The San Diego Padres are no longer the only major league team without a no-hitter. And for that they can thank local product Joe Musgrove, who twirled his first career no-hitter in a 3-0 victory over the Texas Rangers at Globe Life Field on Friday night.
Musgrove’s outing, which included 10 strikeouts and just one baserunner — on a hit by pitch in the fourth inning — snapped the Padres’ streak of regular-season games without a no-hitter at 8,206.
“It’s awesome to have it be in a Padres uniform,” said Musgrove, who had never thrown a no-hitter at any level. “To have it be the first in the history of the franchise, that’s incredible.”
Musgrove, 28, retired the first 11 Rangers hitters in order, then plunked Joey Gallo and retired the next 16. He began the bottom of the ninth at 103 pitches, a concerning pitch count given the caution managers are expressing with their pitchers coming off a shortened season.
Nine pitches later, though, Musgrove made history.
David Dahl lined out to second baseman Jake Cronenworth, Leody Taveras hit a tapper back to the mound, and Isiah Kiner-Falefa grounded out to Ha-Seong Kim, who is temporarily replacing the injured Fernando Tatis Jr. at shortstop.
“There was like three different scenarios where I thought I lost it,” Musgrove said.
Musgrove, who grew up in El Cajon, California, roughly 15 miles from San Diego, is in his sixth major league season. He previously pitched for Houston (2016-17) and Pittsburgh (2018-20) and never had thrown a complete game in his previous 84 career starts.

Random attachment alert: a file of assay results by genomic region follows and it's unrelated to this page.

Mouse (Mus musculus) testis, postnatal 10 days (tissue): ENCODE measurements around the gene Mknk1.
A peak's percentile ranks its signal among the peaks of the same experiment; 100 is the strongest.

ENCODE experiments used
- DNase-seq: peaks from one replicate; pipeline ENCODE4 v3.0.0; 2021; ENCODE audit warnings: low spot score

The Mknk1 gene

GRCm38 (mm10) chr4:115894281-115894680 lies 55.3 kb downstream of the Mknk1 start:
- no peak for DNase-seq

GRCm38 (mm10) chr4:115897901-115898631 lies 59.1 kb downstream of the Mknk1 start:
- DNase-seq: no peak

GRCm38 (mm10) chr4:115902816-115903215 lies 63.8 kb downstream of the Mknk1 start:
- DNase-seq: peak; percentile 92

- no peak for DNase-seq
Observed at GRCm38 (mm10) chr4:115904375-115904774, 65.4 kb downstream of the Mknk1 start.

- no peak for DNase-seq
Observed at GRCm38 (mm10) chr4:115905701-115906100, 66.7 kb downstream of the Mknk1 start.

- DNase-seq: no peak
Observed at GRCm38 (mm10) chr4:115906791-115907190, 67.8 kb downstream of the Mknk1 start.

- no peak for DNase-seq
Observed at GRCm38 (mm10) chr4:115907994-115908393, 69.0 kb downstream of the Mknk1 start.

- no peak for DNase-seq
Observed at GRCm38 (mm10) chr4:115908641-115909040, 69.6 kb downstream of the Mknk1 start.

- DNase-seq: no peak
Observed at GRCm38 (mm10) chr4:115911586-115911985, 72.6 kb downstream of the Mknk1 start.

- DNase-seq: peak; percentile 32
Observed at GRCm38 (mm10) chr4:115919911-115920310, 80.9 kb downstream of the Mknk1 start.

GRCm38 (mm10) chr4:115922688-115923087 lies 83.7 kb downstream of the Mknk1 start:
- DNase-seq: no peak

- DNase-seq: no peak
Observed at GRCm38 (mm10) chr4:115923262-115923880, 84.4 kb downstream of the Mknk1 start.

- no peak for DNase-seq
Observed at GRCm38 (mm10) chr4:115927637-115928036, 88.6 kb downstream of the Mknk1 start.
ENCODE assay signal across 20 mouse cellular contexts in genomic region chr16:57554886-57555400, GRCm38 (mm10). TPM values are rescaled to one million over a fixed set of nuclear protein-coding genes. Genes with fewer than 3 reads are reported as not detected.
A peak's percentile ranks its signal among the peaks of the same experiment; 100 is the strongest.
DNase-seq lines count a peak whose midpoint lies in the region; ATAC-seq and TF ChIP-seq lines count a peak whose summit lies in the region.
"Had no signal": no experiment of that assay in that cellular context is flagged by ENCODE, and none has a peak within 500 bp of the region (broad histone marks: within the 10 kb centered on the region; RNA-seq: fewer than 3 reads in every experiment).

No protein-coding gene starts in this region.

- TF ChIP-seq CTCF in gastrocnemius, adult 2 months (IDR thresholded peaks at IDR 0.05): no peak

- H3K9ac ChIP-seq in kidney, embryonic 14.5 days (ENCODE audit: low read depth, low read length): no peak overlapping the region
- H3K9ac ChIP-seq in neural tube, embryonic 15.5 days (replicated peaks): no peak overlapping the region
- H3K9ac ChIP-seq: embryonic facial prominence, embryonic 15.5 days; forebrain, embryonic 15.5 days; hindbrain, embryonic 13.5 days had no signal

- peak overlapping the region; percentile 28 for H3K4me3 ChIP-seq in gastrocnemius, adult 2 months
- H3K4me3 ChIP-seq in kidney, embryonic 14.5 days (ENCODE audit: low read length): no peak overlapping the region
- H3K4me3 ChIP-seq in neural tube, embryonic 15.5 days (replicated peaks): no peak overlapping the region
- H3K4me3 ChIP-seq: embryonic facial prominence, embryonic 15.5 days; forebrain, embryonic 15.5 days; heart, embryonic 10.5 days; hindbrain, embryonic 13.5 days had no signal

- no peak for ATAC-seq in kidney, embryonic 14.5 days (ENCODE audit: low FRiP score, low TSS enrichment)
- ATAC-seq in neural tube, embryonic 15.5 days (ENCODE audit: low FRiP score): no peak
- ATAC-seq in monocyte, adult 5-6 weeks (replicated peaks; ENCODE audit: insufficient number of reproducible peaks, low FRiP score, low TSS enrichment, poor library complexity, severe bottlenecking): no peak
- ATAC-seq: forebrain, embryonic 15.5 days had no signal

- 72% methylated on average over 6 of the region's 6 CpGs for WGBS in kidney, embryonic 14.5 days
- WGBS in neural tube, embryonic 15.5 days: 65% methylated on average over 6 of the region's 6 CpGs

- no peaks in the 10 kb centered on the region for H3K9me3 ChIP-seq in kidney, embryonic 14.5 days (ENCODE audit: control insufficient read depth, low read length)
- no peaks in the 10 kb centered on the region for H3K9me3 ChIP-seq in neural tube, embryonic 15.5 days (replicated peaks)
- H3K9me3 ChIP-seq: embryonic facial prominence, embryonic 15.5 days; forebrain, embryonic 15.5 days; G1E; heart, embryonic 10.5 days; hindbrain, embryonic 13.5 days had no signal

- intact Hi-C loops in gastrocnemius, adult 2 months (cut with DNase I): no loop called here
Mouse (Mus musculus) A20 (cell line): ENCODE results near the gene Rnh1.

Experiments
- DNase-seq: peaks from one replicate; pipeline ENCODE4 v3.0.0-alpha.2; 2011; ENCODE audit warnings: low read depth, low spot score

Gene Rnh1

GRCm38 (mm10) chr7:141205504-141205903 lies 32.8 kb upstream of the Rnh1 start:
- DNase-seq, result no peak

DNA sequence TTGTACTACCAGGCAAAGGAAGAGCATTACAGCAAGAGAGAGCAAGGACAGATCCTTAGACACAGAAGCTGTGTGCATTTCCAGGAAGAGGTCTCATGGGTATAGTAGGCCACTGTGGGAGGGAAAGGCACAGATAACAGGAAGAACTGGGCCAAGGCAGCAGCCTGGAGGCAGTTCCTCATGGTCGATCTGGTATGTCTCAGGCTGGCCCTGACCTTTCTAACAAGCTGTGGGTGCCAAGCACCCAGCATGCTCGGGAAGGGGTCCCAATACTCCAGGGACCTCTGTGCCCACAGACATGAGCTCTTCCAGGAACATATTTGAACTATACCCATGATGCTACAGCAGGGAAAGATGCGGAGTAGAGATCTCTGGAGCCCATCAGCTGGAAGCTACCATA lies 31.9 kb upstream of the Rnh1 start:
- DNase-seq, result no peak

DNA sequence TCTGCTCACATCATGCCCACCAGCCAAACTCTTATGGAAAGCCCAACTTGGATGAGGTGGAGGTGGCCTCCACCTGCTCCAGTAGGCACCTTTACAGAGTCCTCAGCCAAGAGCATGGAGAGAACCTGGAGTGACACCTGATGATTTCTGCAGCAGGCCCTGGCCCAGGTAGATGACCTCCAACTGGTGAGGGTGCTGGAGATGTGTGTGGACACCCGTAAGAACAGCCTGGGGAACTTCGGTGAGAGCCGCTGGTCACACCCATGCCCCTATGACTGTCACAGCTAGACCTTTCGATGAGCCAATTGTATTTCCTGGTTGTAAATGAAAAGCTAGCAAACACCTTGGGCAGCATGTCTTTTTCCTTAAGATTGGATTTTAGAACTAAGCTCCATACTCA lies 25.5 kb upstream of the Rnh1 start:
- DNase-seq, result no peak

“I’m freaking exhausted, man,” he said. “There was no way I was coming out of that game.”
Padres manager Jayce Tingler let Musgrove go the distance because he was so efficient — and knowing what it would mean to have a hometown player end the franchise’s no-hitter drought in its 53rd season.
“I think in a way that makes it, if it can be any sweeter, any more special for him, to do it growing up in San Diego and this being his team, it’s about the perfect story written,” Tingler said.
Musgrove threw 77 of his 112 pitches for strikes.
It was the first no-hitter in the majors this season and only the second complete game.
San Diego acquired the big 28-year-old Musgrove as part of a seven-player, three-team trade on Jan. 19. He pitched for Pittsburgh last season.
In his debut for San Diego, which came at home last Saturday, he struck out eight in six scoreless innings against Arizona. He had no walks in winning that game, when he threw 57 of 78 pitches for strikes.
It was the fourth time a no-hitter was thrown against the Rangers. The last had been by Mark Buehrle of the Chicago White Sox on April 18, 2007.
According to Baseball-Reference, there had been 307 no-hitters in MLB history before Musgrove and the Padres. That included 293 individual no-hitters and 14 combined no-nos.
The Associated Press contributed to this report.
Detroit Tigers starter Julio Teheran scratched before start with triceps issue
The team replaced Teheran with left-handed reliever Derek Holland, who made five starts with Pittsburgh last season. Holland had appeared in two games before making the emergency start.
Teheran came to spring training as a non-roster invitee with the Tigers. He beat Cleveland in his debut last week, allowing one run and four hits in five innings.
The 30-year-old Teheran made nine starts for the Los Angeles Angels in the shortened 2020 season. He spent he previous nine seasons with Atlanta.